Nonprofit Newswire | Detroit Mayor’s Master Plan? You Tell Me

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August 18, 2010; Source: Wall Street Journal | Frequently the cumulative impact of federal and state budget deficits and cutbacks get played out on municipal turf. In some cities, the turf is so destroyed that city officials can only consider radical remedies. The most extreme example of this is Detroit, where Mayor Dave Bing faces a collapsed economy and a political apparatus done in by Bing’s corrupt and convicted predecessor, Kwame Kilpatrick.

What does Bing plan to do? With the help of funding and advice from the philanthropic sector, Bing plans to “reconfigure this shrinking city” by shrinking it intentionally and thoughtfully, rather than in laissez faire haphazardness. The Mayor’s staff point out that the city faces an $85 million operating deficit at the moment, making the idea that the city can revive all neighborhoods impossible.

The mayor has to make choices.(Remember the controversies years ago over municipal government “triage” strategies in housing and community development?) Not every neighborhood can be saved, and the city needs to consolidate and demolish tens of thousands of vacant properties that make many neighborhoods appear all but unlivable.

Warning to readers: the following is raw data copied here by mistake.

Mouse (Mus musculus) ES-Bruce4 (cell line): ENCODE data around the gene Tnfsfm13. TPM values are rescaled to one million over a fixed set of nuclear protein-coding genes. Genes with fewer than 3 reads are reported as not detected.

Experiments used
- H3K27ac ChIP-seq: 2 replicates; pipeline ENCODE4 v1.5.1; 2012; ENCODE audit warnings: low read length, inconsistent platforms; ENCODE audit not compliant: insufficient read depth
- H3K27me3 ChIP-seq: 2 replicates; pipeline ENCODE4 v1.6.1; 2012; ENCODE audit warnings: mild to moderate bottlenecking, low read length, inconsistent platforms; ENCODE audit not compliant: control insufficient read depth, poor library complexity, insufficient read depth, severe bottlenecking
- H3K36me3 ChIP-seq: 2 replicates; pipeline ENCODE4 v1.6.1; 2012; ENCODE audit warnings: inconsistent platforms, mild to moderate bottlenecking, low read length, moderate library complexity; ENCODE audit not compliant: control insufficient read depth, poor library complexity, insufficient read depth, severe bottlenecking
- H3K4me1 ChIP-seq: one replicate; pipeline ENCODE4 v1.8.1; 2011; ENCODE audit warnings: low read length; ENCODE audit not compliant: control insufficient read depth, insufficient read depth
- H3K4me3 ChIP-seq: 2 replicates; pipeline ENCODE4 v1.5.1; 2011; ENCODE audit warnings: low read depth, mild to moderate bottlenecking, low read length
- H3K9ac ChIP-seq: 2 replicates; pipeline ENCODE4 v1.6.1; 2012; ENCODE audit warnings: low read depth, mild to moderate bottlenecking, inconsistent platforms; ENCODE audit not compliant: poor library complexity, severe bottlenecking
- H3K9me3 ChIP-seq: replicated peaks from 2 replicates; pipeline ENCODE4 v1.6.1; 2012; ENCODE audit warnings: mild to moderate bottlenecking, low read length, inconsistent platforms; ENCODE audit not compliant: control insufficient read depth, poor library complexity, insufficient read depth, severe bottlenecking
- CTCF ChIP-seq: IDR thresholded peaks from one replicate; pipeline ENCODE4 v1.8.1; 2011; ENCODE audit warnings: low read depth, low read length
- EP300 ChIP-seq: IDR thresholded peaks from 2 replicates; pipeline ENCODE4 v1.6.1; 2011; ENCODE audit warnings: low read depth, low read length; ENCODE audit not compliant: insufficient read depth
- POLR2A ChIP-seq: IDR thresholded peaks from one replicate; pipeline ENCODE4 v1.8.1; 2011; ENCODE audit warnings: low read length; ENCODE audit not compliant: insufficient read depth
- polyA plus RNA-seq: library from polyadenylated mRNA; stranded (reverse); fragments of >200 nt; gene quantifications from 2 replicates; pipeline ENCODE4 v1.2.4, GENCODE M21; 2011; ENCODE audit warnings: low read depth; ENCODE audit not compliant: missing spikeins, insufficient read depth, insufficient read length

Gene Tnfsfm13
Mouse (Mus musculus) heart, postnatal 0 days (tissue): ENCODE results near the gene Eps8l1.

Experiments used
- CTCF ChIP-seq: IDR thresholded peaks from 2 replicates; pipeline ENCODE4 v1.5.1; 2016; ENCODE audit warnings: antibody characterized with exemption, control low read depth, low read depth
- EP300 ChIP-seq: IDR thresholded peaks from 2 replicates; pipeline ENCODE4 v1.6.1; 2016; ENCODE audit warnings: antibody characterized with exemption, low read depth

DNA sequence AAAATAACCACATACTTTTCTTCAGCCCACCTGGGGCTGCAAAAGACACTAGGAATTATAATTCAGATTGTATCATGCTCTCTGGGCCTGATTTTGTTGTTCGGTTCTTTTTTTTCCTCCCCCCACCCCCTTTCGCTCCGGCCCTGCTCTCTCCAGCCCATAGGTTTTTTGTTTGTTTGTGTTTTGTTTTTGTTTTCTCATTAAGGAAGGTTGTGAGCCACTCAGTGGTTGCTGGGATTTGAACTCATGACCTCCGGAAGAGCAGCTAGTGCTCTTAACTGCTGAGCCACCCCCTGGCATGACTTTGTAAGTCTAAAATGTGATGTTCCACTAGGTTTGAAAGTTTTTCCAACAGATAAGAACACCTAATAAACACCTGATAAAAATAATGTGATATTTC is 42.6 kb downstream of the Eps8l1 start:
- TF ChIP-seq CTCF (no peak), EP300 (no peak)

For nonprofits that serve the poor people in these neighborhoods, these choices have to be wrenching, especially given Detroit’s sorry history of wiping out neighborhoods such as Poletown (to create a General Motors plant) and Black Bottom (to build Interstate 75) through urban renewal eminent domain strategies.

According to the WSJ, Detroiters are also weary of philanthropic foundations and advisors helping the mayor think through the planned shrinkage strategy, especially since the salary of the chief planner recruited by Mayor Bing for this program, Newark’s Toni Griffin, is paid for by foundation moneys.

But the plan still isn’t there, only the broad outlines. And when it comes to making things happen for the remaining residents of Detroit’s downsized neighborhoods, what funding will be available to them after cascading federal cutbacks and state and municipal deficits?—Rick Cohen